Taking Your Culture With You
Visiting a country is not the only way to learn about its Peoples and cultures. I learned this when I was returning from Spain last week and was fortunate enough to miss my connecting flight in Frankfurt. And yes, I do mean to say “fortunate”. The changes in plans that happen when we travel usually turn out for our best. This one certainly did for me.
So there I was, in Frankfurt Airport, and from Thursday afternoon to Friday I ended up experiencing the cultures of Croatia and Israel (in this post I am going to write just about Croatia and Israel will be covered in another post, so stay tuned for that story). Pretty random? I see it as freaking awesome! Here’s why.
When I missed my connection on Thursday I ended up meeting a young man from Croatia named Mihel. He had missed the same flight and was booked at the same hotel as me and on the same new flight to Denver the next day. If you’ve ever traveled alone, you know how nice it is to meet and make new friends. It is a breath of fresh air to simply have company and the fun intriguing conversations that accompany getting to know someone new. For me it’s revitalizing. I never expected to experience and learn about Croatian culture, but we all take our culture with us and that was the case in meeting Mihel. During dinner at the hotel restaurant and at breakfast again, we talked about our families, our traditions, governments and even religions. Croatia is generally Catholic. It was fun to at some point talk about the mega-churches in America that Mihel had seen on TV versus the small churches that held mass each weekend in Croatia. Like many people his age, he did not attend regularly but enjoyed the holiday masses and his mother still goes weekly. My favorite was answering his question, “do you consider Catholic as Christian too?”, to which I replied, “most certainly and it’s simply a matter of traditions and someone’s preferred way of carrying out their faith, their own values and convictions”. I find these some of those most fascinating conversations to have.
I learned that in Croatia, they enjoy roasting and smoking pig similar to the culture in Spain. It’s one of their more common meats along with veal, chicken, and lamb. We strongly agreed on and laughed about the approach to life that Croatia has: common with Spain and other Mediterranean countries such as Italy, it’s summarized simply as eat, drink, and be merry. Our conversation also turned to a sport we both loved – skiing. Mihel had originally been planning on enjoying a ski vacation in France in the coming month, but work called him to the US. So where was the next best place to ski? Well, Colorado of course! He was not the first European I had met who spoke of skiing in America being better and preferred than the skiing in Europe. More than anything though, we both agreed that both places simply had different types of vistas, party-life, and terrain – overall, they were each great places to ski. I will still have to ski Europe one day to develop and confirm my own opinions of that. Any invitations?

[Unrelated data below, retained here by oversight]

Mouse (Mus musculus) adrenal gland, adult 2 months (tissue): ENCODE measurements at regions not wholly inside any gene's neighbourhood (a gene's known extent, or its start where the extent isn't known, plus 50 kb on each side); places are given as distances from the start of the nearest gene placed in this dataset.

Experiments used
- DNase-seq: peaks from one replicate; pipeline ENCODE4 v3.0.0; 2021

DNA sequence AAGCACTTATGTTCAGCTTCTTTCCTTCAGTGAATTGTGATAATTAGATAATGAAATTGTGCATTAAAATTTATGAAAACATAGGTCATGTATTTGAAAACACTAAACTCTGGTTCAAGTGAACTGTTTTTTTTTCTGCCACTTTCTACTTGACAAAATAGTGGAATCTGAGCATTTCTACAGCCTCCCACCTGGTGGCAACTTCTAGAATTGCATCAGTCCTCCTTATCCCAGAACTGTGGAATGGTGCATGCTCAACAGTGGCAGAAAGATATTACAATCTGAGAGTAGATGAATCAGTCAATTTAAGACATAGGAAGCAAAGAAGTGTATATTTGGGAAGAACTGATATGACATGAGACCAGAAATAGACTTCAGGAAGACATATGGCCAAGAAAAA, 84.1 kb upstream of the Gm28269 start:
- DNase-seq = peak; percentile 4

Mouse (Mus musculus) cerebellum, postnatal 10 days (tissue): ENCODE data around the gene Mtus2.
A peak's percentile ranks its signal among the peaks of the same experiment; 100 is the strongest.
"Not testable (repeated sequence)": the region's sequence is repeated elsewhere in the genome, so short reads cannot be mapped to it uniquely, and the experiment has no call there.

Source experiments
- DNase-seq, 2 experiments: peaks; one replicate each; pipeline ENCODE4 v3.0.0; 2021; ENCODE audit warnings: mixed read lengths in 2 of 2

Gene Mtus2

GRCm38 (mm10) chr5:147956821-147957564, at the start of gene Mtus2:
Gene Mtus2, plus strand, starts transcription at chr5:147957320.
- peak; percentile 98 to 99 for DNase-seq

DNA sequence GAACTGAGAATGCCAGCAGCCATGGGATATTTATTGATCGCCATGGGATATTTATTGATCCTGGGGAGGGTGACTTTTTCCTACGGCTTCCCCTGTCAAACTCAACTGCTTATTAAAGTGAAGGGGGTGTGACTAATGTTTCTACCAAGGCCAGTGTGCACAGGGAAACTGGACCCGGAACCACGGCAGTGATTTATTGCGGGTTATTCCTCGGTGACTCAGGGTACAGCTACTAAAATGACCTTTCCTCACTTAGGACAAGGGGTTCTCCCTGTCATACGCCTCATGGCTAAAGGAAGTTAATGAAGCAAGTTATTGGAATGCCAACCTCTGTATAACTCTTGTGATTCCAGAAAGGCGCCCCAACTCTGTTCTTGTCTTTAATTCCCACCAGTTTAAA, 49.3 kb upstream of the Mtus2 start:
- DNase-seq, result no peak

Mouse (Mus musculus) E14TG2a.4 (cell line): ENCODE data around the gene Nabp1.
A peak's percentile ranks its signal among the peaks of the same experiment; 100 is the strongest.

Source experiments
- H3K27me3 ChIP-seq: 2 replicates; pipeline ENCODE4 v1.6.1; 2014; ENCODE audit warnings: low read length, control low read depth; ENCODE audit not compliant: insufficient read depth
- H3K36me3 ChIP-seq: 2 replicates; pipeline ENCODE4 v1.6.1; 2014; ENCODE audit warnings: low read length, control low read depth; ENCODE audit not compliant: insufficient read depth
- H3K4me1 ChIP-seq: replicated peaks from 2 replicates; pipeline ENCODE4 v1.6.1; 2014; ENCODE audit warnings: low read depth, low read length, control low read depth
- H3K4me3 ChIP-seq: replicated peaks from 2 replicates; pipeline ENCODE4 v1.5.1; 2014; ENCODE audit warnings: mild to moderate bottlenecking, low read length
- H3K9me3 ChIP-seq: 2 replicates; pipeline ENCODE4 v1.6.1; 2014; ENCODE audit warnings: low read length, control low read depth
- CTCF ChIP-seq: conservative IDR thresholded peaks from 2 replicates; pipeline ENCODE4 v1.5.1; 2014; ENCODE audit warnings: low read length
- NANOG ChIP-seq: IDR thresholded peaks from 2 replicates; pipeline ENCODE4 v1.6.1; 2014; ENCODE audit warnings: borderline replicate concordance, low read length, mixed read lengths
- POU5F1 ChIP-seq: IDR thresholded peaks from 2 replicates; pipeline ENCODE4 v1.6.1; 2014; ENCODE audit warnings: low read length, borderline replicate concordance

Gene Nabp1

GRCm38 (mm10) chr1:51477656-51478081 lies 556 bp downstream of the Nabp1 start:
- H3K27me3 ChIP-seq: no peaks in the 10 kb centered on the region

The most interesting subject that came up was the topic of family. I guess you could say it hit home for me. Having just spent time with my mother in Spain for the holidays, I understood even more where Mihel was coming from when he pointed out that Croatia maintains a strong sense of staying with your parents up to an older age than what is typical for Americans. My own mother and I had several conversations about this and I came to realize, I certainly have the American perspective on this; being geographically far from my family is not a big concern for me and when I was 19, I moved out of the house and out of the state for that matter. Now, my own personal view is that either approach to family is not wrong. It’s not a matter of wrong or right – it’s a matter of culture. And we need to be aware and respectful of cultures to truly enjoy and get to know people. Discussing this with Mihel definitely helped me to better understand where my mother is coming from when we interact. I could quote studies and the latest findings on this topic, but I think many of us have heard it before and we all get the gist – America is one of the few countries in the world whose majority of families do not take care of their elderly and/or live with their parents into older ages. I definitely fall into this category myself.
Now I am back home in Denver and when I look back at my trip to Spain, I feel as though I have had a taste of Croatia, like a teaser. In being friendly and sharing about ourselves, Mihel and I took our culture with us and even though we were both in Germany, we each experienced Croatia and the United States of America. It makes me proud of where I come from and confirmed once again that the greatest joy of traveling is the people we meet along the way.